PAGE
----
Leonardo da Vinci may have had eye disorder

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A new study suggests Leonardo da Vinci may have had an eye disorder that helped him paint.

According to Science News, visual neuroscientist Christopher Tyler of the City University of London looked at six pieces of art thought to be modeled after da Vinci, and published the results on October 18 in Jama Ophthalmology.
According to the Washington Post, Tyler looked at two sculptures, two oil paintings and two drawings and conducted mathematical analyses to conclude that da Vinci had "an exotropic tendency of approximately -10.3 degrees when relaxed.
Five of the works show an eye misalignment consistent with the eye disorder exotropia that can affect three-dimensional vision. This led Tyler to believe that da Vinci may have had intermittent exotropia.
Exotropia is a type of strabismus where one eye turns slightly outward and can be treated with special glasses, eye patches or surgery.
If da Vinci was able to control his exotropia, Tyler believes it may have given the painter an artistic advantage by allowing him to switch back and forth from seeing in three dimensions and two dimensions.
RUNDOWN SHOWS:
1. David statue by del Verrochio shows da Vinci with exotropia
2. Six pieces modeled after da Vinci showed five with exotropia
3. Exotropia is a type of strabismus and can be treated with glasses, eye patches or surgery
4. Da Vinci may have had ability to switch from seeing in 3D to 2D

VOICEOVER (in English):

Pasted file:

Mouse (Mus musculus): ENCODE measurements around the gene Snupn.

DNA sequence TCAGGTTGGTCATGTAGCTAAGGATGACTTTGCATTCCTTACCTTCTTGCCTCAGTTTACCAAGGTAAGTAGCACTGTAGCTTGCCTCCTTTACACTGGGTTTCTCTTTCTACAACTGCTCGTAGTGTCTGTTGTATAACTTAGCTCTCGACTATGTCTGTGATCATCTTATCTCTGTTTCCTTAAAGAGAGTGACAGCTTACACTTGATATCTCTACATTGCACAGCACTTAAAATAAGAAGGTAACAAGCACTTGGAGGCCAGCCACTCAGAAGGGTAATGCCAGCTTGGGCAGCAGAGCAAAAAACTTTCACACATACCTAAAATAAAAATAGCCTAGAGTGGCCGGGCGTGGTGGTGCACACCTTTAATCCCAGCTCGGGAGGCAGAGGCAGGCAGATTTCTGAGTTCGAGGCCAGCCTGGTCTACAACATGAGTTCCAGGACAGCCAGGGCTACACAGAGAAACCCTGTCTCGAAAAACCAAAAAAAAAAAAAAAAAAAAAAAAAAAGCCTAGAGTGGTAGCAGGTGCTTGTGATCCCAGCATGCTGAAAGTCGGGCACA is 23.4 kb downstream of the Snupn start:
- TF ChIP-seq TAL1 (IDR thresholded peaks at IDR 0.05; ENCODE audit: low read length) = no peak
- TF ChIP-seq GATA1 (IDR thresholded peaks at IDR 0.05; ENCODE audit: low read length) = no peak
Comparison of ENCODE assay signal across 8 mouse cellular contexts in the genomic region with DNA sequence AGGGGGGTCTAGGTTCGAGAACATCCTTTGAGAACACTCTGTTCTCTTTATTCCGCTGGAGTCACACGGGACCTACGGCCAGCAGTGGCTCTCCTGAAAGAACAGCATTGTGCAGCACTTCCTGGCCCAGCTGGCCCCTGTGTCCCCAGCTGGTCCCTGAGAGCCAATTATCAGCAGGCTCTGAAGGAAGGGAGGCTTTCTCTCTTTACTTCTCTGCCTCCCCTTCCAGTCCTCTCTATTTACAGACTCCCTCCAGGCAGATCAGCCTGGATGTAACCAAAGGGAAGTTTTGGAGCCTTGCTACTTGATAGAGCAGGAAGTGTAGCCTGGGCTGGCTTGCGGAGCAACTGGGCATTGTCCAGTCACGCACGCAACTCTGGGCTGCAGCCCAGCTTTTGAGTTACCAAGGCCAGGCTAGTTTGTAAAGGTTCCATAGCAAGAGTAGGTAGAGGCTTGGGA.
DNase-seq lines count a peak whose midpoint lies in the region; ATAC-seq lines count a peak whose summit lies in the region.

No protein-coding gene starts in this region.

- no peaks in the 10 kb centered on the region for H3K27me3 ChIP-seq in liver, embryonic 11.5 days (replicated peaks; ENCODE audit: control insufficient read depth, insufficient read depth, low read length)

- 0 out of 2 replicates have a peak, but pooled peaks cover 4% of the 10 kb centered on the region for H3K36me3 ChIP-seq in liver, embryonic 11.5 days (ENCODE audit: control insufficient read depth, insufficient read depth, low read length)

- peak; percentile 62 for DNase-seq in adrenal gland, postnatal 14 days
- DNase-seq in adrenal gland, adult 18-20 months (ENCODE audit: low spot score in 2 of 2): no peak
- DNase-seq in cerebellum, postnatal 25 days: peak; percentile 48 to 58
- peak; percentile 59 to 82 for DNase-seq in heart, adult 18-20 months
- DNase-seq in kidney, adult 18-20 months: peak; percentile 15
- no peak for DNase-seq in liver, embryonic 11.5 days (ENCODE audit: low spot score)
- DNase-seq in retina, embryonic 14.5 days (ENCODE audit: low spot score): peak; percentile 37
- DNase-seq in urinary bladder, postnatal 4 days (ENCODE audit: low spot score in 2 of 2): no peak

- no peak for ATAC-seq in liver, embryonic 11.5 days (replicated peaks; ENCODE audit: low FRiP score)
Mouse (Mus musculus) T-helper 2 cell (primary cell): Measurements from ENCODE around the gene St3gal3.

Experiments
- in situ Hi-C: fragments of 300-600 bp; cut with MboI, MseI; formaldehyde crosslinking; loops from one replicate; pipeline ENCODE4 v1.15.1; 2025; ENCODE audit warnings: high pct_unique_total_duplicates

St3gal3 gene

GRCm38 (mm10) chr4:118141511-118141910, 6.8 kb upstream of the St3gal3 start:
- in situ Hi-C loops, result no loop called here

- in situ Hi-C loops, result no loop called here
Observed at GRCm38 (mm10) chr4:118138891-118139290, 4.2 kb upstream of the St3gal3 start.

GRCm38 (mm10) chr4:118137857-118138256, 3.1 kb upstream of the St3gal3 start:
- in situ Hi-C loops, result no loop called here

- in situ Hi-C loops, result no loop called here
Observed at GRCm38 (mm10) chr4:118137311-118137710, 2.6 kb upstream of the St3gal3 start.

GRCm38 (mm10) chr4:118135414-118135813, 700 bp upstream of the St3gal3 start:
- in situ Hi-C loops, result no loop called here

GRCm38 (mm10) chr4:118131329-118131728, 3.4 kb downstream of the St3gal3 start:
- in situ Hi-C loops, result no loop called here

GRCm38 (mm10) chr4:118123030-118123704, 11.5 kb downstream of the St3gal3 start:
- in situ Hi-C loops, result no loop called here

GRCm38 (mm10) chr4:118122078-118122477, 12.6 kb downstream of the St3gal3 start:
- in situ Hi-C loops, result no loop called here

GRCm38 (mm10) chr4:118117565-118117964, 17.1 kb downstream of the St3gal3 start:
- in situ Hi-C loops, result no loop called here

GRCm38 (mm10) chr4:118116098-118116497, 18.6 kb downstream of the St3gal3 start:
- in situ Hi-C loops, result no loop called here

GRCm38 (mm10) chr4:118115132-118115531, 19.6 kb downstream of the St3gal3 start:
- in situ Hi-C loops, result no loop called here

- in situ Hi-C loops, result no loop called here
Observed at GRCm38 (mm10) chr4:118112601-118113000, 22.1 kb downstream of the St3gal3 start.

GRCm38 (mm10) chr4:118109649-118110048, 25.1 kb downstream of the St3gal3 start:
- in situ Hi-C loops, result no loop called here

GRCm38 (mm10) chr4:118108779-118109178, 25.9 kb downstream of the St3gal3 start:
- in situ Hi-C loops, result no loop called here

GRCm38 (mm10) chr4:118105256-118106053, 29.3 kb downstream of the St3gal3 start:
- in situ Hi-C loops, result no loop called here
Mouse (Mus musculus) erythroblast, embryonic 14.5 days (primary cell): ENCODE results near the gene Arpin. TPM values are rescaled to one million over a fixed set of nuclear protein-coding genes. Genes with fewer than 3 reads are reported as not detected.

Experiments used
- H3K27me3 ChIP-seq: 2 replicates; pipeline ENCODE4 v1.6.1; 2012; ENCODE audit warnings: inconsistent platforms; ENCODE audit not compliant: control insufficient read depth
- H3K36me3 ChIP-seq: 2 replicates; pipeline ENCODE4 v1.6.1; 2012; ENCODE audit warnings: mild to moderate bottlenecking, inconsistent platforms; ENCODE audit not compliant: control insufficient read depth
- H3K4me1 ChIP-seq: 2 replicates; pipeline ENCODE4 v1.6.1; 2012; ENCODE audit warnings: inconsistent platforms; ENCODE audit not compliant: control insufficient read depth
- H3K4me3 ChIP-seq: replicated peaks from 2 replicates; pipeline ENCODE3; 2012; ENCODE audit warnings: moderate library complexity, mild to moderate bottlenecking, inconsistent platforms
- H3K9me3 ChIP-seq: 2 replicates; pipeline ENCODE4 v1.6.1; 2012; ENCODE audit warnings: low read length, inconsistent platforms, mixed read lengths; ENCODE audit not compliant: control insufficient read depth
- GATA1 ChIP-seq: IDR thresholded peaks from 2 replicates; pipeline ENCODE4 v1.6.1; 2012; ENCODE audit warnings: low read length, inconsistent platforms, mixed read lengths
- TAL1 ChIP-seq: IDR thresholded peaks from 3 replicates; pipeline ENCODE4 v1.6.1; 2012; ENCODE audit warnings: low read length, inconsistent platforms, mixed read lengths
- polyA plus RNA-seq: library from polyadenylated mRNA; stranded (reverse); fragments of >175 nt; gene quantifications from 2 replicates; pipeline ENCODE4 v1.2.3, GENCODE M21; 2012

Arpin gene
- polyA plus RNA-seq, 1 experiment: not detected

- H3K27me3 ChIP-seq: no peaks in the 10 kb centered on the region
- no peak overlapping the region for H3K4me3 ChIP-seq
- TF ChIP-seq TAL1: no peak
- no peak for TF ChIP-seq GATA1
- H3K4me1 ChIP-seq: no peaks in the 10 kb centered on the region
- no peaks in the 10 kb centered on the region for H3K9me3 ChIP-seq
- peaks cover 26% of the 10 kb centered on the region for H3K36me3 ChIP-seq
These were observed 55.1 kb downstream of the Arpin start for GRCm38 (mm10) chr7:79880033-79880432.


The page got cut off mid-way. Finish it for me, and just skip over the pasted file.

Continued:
"A new study suggests Leonardo da Vinci may have had exotropia, where one eye turns slightly outward, which may have affected three-dimensional vision that helped him paint."

"According to Science News, visual neuroscientist Christopher Tyler of the City University of London looked at six pieces of art thought to be modeled after da Vinci.
Five of the works show an eye misalignment consistent with exotropia, leading Tyler to think da Vinci may have had intermittent exotropia."

"Exotropia is a type of strabismus where one eye turns slightly outward and can be treated with special glasses, eye patches or surgery."

"If da Vinci was able to control his exotropia, Tyler believes it may have given the painter an artistic advantage by allowing him to switch back and forth from seeing in three dimensions and two dimensions."
SOURCES: Science News, Washington Post
https://www.sciencenews.org/article/eye-disorder-exotropia-leonardo-da-vinci-artistic-edge?tgt=nr
https://www.washingtonpost.com/news/morning-mix/wp/2018/10/19/leonardo-da-vincis-genius-may-be-rooted-in-a-common-eye-disorder-new-study-says/?noredirect=on&utm_term=.3daa67044f6b